The Life: Gaar Adams talks about balancing his work life in school at NYU Abu Dhabi and his passion for figure skating.
Skater happy his passion is back on ice
When Gaar Adams isn't working in the admissions office of New York University Abu Dhabi (NYUAD), he can often be found chilling out at a local ice rink. The member of the Abu Dhabi Figure Skating Team talks about how a serious injury triggered his passion for the sport.
You're sort of a jack-of-all-trades at NYUAD. What do you do?
I have a multifaceted position in which I work in admissions, academic affairs and student life. All sorts of things.
What's the admissions process like?
NYUAD just started in September and we had about 8,000 to 9,000 applications for 150 spots. We have candidate weekends, where top applicants come in on different weekends to take classes, have interviews and see if NYUAD is a fit for them, or a fit for us. I help host them and give tours.
What first got you interested in figure skating?
I was a nationally competitive gymnast in the US until a serious spinal injury at 13, when I fell on my neck in the gym. After spinal fusion surgery, four months in a spinal halo, and nearly becoming a quadriplegic, I was told I couldn't do gymnastics anymore. So after my recovery, I took up figure skating at 14 and progressed quickly. I skated competitively for four years in high school before largely hanging up my skates during college.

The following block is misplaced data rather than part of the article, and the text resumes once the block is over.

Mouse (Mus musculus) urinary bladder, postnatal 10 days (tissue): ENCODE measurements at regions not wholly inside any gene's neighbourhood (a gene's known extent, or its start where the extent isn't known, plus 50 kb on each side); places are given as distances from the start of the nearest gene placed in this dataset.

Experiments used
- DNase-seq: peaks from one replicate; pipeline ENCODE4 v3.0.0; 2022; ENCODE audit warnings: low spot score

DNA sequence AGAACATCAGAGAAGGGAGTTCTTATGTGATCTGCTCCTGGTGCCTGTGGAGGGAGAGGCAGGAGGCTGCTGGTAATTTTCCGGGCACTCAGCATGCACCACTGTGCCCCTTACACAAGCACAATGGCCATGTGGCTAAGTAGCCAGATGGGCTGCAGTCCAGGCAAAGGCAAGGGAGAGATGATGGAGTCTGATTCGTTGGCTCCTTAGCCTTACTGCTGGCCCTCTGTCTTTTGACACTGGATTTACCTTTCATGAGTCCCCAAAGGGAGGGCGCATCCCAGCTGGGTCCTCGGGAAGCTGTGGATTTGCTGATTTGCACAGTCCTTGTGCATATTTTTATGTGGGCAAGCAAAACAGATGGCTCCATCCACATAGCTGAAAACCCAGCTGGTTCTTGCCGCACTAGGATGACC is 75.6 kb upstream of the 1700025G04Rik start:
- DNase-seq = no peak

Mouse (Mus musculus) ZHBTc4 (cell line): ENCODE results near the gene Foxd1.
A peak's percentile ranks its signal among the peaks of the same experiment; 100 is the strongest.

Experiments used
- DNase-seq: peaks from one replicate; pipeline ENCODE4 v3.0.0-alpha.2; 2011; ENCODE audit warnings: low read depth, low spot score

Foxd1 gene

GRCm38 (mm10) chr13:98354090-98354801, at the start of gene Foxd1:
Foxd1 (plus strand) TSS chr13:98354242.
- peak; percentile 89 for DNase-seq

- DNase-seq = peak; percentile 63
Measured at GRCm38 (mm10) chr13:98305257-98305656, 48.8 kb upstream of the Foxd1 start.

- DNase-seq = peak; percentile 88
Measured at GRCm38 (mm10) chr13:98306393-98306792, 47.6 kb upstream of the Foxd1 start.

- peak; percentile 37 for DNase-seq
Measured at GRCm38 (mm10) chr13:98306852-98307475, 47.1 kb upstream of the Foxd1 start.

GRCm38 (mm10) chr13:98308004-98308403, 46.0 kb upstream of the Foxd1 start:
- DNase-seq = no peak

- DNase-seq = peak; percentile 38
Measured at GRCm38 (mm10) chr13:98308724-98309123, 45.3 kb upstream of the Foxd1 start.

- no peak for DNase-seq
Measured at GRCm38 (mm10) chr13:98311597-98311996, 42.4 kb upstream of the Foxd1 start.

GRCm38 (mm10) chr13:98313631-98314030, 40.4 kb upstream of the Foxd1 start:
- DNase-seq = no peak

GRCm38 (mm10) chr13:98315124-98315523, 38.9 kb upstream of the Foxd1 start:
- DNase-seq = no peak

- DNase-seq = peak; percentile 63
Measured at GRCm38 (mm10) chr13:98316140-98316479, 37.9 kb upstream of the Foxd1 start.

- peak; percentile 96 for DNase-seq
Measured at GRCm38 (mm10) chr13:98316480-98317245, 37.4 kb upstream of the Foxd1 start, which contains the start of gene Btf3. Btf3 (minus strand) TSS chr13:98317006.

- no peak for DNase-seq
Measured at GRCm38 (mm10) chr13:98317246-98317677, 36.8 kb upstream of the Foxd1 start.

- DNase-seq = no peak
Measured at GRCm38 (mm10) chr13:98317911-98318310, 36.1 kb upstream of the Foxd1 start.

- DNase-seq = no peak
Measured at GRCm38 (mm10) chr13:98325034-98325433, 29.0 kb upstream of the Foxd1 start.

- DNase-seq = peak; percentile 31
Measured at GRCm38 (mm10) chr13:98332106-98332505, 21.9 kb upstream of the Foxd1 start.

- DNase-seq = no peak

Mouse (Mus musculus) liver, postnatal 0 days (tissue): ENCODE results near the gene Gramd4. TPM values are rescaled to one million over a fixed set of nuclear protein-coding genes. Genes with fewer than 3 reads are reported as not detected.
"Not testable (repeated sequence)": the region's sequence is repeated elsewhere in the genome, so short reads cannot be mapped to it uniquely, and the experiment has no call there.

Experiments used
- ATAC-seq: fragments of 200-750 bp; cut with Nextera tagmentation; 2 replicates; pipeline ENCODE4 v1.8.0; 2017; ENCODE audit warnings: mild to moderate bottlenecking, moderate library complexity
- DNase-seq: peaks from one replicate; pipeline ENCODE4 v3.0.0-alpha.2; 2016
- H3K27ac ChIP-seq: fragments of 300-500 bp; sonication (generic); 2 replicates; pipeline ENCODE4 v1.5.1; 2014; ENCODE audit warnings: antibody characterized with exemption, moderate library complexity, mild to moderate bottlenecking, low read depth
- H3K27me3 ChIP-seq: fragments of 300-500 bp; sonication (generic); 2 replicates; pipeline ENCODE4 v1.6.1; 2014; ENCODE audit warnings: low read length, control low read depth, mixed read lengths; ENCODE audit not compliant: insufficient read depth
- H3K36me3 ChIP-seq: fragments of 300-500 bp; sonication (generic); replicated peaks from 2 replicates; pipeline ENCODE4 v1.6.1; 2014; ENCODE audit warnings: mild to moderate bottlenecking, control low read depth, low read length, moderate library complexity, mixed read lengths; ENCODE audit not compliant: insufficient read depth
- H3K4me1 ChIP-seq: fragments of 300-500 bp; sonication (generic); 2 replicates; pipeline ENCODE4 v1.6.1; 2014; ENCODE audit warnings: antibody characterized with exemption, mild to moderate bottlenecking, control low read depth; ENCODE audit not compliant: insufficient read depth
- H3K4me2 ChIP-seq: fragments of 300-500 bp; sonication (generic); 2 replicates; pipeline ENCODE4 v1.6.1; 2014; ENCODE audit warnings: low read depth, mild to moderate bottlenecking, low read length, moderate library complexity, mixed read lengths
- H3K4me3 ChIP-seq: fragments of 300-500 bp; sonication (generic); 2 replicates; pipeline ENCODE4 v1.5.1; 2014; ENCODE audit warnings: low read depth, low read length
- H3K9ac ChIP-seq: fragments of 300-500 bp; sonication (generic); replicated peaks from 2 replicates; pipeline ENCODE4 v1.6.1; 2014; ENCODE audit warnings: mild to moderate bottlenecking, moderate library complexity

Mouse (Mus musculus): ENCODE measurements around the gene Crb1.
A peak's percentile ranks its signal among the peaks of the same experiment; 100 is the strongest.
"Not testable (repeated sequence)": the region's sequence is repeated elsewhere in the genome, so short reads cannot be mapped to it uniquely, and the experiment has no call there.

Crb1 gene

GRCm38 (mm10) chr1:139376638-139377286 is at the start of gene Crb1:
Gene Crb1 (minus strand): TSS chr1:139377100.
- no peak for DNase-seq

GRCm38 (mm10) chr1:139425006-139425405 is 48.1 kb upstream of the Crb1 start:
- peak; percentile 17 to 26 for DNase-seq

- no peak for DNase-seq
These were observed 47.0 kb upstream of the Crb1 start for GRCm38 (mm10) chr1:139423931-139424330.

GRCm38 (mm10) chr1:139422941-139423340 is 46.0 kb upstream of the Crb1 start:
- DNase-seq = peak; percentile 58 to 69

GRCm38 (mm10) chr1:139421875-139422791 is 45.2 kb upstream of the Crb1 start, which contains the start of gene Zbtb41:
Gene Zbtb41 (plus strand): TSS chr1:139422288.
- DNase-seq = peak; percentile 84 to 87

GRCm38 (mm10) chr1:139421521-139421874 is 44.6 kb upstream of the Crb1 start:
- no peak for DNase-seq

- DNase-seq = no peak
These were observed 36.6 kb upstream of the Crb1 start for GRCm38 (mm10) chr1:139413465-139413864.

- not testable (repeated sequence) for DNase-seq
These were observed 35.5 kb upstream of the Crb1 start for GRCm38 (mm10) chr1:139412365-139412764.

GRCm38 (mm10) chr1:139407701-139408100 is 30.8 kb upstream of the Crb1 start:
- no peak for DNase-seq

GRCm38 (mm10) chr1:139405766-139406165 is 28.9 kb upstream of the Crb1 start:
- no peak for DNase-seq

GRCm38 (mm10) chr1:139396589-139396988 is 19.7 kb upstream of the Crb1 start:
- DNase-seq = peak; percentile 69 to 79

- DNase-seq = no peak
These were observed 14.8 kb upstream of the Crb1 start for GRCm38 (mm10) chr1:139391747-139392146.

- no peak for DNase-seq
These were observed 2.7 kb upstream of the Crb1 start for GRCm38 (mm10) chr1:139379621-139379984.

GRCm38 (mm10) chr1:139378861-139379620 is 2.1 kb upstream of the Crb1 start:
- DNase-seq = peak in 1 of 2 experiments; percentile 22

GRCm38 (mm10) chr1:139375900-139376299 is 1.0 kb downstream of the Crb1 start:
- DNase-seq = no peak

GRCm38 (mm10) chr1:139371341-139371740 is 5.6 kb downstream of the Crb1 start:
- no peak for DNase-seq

People passionate about figure skating don't often migrate to the Middle East.
I studied Middle Eastern and Islamic studies at New York University and lived in Yemen for six months. Obviously, I couldn't skate then. I moved here in July. While we have an Olympic-sized rink here in Abu Dhabi, there's not the selection to buy skates. In January, I got new skates shipped to me.
And now you're back to being a regular?
Now that my schedule has evened out. It's nice to know I can train for hours on the weekend in the rink. It's something that's going to be part of my life from now on, and augmenting my work.
I am going to do some competitions. I haven't competed in years. There's one in the Philippines in the fall, and I'm aiming for that as kind of my big welcome back to the sport.
Do your colleagues from NYUAD ever join you at practice?
None of them skate too much. It's kind of funny to go with people who aren't the best. I kind of get a kick out of teaching and coaching them. People always need pointers on the ice.